Supported by over 45 years of professional experience in industrial hygiene and occupational health, Stephen W. Hemperly has made strides in his respective fields since commencing his career in 1977. After earning a Bachelor of Arts in biology from The University of Texas at Austin in 1971 and a Master of Science in environmental health from The University of Texas Health Science Center at Houston in 1976, he joined the United States Department of Labor. Mr. Hemperly served the Department of Labor until 1982, where he was an industrial hygienist for the Occupational Safety and Health Administration. From there, he was a senior industrial hygienist for the National Loss Control Service Corporation from 1982 to 1984.
As his career progressed, Mr. Hemperly served the State of California as an associate industrial hygienist in their Division of Occupational Safety and Health from 1984 to 1985 and Kaiser Foundation Hospitals as an industrial hygienist from 1985 to 1989. In the latter stages of his career, he also excelled as a staff industrial hygienist for the IBM Almaden Research Center between 1989 and 2003 and an advisory industrial hygienist for Hitachi Ltd. From 2003 to 2012. Since 2012, Mr. Hemperly has thrived as an advisory industrial hygienist for Western Digital Corporation.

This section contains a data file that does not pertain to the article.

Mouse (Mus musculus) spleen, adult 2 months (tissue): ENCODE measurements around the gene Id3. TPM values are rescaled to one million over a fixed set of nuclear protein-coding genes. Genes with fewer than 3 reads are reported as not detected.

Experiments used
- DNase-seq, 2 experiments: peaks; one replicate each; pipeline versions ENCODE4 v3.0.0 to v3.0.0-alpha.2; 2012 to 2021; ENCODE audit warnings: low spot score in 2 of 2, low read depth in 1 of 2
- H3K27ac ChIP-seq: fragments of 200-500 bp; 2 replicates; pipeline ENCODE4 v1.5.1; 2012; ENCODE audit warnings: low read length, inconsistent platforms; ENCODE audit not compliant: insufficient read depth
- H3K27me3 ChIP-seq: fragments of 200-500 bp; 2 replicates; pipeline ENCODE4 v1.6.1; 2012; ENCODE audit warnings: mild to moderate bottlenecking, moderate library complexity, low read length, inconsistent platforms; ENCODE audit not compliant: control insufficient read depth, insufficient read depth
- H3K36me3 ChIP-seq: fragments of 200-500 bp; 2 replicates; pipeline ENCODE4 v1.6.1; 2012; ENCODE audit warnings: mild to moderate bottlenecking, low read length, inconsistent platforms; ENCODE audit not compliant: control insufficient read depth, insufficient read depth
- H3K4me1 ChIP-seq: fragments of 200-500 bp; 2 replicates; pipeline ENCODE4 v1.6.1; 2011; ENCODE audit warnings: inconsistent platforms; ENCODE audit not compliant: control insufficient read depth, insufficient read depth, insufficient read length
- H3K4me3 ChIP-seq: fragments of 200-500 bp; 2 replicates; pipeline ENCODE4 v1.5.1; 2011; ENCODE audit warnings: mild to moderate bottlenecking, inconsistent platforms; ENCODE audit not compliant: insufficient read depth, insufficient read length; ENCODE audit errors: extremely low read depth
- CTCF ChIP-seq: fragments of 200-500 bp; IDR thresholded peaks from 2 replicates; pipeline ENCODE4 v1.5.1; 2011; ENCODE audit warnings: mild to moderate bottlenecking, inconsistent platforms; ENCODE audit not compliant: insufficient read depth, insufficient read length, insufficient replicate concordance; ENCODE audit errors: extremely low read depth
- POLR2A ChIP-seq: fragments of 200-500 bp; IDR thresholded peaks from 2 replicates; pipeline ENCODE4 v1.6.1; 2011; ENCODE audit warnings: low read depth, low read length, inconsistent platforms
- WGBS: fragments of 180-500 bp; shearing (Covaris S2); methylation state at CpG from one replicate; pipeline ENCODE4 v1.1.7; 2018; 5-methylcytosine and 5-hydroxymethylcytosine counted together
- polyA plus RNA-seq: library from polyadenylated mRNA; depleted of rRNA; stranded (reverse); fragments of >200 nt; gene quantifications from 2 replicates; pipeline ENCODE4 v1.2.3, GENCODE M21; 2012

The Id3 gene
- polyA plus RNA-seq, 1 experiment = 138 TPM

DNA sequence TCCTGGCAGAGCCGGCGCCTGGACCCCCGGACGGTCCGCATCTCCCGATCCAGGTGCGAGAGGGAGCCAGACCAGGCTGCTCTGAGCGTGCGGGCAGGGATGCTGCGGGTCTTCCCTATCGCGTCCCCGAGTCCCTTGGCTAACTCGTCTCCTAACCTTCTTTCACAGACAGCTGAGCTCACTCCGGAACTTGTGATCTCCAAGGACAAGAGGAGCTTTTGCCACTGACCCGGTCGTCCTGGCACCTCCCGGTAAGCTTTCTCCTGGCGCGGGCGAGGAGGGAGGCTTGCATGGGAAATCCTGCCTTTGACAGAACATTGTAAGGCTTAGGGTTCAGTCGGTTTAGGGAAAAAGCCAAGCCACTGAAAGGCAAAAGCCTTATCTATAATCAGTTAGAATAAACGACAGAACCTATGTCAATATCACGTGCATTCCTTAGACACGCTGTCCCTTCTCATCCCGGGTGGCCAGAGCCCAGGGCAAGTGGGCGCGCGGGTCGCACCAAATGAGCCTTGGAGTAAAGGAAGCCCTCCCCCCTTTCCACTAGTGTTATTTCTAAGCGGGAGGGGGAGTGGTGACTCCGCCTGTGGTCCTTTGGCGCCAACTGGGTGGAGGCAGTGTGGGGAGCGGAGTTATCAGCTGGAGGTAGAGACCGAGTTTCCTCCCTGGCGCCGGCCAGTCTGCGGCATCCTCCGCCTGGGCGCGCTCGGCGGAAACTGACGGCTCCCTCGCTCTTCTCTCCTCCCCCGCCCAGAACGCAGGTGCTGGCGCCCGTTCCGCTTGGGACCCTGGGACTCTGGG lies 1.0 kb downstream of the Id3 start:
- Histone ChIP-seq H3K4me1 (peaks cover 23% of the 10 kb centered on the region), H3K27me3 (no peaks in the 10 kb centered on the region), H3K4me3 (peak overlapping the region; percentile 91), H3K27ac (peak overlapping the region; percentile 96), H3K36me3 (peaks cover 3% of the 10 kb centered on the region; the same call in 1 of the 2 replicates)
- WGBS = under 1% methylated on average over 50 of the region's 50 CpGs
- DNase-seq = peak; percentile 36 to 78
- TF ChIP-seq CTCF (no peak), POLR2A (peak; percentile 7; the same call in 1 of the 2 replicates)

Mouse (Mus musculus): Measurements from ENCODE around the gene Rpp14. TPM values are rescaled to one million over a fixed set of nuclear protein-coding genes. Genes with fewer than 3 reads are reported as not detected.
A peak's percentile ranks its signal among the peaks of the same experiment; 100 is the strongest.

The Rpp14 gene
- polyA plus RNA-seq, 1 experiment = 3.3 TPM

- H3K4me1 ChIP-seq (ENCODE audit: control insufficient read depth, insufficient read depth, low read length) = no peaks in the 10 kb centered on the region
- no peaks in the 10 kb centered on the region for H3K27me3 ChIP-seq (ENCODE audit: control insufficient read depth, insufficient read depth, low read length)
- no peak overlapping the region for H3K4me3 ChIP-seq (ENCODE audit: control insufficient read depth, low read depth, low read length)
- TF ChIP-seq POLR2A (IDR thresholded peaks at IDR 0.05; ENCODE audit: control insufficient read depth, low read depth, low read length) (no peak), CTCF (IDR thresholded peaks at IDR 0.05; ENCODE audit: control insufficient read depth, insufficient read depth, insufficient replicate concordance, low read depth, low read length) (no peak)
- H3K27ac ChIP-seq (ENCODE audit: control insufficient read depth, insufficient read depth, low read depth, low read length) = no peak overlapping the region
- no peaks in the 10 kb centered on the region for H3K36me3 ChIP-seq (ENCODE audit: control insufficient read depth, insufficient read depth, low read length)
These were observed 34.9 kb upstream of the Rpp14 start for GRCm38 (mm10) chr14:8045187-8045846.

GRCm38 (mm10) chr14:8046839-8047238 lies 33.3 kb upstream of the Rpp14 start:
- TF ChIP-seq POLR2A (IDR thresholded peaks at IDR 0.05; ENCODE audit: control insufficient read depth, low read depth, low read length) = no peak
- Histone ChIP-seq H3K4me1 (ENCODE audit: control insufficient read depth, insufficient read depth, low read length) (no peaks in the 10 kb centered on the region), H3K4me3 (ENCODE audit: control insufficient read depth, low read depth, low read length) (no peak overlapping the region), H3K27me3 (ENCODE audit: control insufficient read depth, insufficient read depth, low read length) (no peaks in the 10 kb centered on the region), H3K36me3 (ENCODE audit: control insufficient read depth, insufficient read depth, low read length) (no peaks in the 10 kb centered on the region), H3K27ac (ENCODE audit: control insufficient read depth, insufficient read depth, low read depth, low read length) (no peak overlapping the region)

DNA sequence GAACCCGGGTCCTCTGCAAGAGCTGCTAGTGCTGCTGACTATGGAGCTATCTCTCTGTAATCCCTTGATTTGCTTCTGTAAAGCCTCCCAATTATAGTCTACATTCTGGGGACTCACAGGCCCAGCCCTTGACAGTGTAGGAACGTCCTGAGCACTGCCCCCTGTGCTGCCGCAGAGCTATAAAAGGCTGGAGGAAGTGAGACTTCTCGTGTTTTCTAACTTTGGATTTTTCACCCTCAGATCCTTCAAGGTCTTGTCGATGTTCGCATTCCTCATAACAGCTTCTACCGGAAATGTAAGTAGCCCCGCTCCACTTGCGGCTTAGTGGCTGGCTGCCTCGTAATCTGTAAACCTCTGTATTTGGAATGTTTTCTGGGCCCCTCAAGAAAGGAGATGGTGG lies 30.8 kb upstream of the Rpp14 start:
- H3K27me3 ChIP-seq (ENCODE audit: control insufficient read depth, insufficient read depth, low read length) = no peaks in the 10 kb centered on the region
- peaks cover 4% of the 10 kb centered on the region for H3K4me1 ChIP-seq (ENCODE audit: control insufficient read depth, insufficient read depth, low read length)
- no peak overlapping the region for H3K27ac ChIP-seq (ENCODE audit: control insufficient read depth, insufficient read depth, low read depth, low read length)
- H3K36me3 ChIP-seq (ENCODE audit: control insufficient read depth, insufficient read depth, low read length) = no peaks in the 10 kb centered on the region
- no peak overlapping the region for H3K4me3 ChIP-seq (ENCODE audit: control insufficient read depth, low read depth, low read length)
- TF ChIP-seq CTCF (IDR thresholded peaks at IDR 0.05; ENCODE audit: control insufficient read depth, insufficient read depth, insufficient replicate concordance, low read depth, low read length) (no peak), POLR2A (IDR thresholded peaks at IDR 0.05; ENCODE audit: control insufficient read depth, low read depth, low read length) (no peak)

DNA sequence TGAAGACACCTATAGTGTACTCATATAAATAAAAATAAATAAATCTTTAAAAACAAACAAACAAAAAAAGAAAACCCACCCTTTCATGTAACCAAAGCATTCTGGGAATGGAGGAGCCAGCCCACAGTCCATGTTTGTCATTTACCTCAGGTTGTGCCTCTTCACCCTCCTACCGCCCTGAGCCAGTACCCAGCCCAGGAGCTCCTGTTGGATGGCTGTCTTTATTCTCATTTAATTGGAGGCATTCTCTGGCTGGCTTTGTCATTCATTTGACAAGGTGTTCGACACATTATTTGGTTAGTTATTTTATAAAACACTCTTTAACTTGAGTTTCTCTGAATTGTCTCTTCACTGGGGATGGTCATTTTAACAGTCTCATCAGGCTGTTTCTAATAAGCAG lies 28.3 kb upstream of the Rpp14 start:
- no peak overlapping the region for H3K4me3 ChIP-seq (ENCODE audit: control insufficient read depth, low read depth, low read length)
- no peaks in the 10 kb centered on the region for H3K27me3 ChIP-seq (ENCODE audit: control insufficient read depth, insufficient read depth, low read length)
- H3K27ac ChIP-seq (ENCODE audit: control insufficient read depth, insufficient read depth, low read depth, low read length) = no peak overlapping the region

As a testament to his success in the industry, Mr. Hemperly was recognized as a fellow of the American Industrial Hygiene Association. He attributes much of his success to his ability to continually learn over the course of his career, as well as the influence of his mentors. He also credits the knowledge he has cultivated through his contributions to professional journals and affiliated websites. Emphasizing that industrial hygiene is defined by its anticipation, recognition, evaluation and control of occupational safety and health, Mr. Hemperly intends to continue serving in his field in the coming years. Particularly, he aims to raise awareness of the significance of occupational safety and continue making contributions to new metrics in the field.